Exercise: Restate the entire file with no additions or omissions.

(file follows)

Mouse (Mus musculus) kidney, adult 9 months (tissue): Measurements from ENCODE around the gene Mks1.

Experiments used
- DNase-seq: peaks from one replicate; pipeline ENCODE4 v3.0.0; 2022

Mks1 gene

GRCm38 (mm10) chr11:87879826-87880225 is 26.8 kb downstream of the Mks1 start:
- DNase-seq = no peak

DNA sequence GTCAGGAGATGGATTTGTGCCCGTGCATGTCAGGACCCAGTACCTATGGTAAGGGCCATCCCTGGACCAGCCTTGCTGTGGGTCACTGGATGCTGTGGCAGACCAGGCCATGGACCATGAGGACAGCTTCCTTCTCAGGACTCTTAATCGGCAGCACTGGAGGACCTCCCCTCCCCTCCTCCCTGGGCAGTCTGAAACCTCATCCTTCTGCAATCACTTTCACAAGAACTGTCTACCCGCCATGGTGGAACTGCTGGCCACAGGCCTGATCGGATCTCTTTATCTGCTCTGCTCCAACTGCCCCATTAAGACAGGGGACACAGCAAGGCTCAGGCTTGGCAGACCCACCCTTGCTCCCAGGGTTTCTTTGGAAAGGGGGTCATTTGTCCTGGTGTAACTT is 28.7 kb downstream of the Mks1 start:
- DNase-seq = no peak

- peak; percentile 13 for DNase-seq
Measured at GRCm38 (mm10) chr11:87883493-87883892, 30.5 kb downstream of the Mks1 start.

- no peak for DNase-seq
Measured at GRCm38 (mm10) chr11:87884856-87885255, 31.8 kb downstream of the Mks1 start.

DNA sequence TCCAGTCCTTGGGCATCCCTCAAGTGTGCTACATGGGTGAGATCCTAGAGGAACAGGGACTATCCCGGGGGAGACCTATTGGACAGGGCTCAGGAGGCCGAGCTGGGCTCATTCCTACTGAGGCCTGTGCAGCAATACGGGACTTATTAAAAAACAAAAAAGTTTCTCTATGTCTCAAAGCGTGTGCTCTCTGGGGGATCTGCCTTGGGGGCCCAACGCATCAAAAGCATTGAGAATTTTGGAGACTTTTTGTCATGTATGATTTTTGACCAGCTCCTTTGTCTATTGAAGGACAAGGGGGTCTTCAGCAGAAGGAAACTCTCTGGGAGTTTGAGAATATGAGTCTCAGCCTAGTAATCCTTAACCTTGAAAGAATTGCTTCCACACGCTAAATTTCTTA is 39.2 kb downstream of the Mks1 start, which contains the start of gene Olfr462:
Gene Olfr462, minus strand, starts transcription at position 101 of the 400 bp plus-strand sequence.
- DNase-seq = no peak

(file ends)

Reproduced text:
Mouse (Mus musculus) kidney, adult 9 months (tissue): Measurements from ENCODE around the gene Mks1.

Experiments used
- DNase-seq: peaks from one replicate; pipeline ENCODE4 v3.0.0; 2022

Mks1 gene

GRCm38 (mm10) chr11:87879826-87880225 is 26.8 kb downstream of the Mks1 start:
- DNase-seq = no peak

DNA sequence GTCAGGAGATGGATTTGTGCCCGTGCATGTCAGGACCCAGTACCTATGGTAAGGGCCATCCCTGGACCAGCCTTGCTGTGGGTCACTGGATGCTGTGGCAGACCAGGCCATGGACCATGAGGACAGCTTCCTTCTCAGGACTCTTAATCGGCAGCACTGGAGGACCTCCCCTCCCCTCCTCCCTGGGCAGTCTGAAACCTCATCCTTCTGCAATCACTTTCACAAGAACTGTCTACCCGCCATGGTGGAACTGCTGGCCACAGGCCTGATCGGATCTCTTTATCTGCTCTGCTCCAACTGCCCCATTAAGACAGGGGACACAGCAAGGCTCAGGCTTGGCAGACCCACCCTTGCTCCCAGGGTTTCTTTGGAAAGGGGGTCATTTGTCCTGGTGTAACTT is 28.7 kb downstream of the Mks1 start:
- DNase-seq = no peak

- peak; percentile 13 for DNase-seq
Measured at GRCm38 (mm10) chr11:87883493-87883892, 30.5 kb downstream of the Mks1 start.

- no peak for DNase-seq
Measured at GRCm38 (mm10) chr11:87884856-87885255, 31.8 kb downstream of the Mks1 start.

DNA sequence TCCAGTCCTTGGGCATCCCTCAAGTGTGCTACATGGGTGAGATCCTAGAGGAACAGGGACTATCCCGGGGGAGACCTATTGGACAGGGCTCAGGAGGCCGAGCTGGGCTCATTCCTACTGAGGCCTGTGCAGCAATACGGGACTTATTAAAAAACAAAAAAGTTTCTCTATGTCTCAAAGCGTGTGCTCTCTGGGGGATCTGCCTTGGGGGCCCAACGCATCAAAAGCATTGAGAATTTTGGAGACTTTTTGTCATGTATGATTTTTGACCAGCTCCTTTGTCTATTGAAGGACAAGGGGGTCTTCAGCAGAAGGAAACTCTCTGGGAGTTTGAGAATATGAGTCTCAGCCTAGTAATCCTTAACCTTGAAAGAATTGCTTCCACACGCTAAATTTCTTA is 39.2 kb downstream of the Mks1 start, which contains the start of gene Olfr462:
Gene Olfr462, minus strand, starts transcription at position 101 of the 400 bp plus-strand sequence.
- DNase-seq = no peak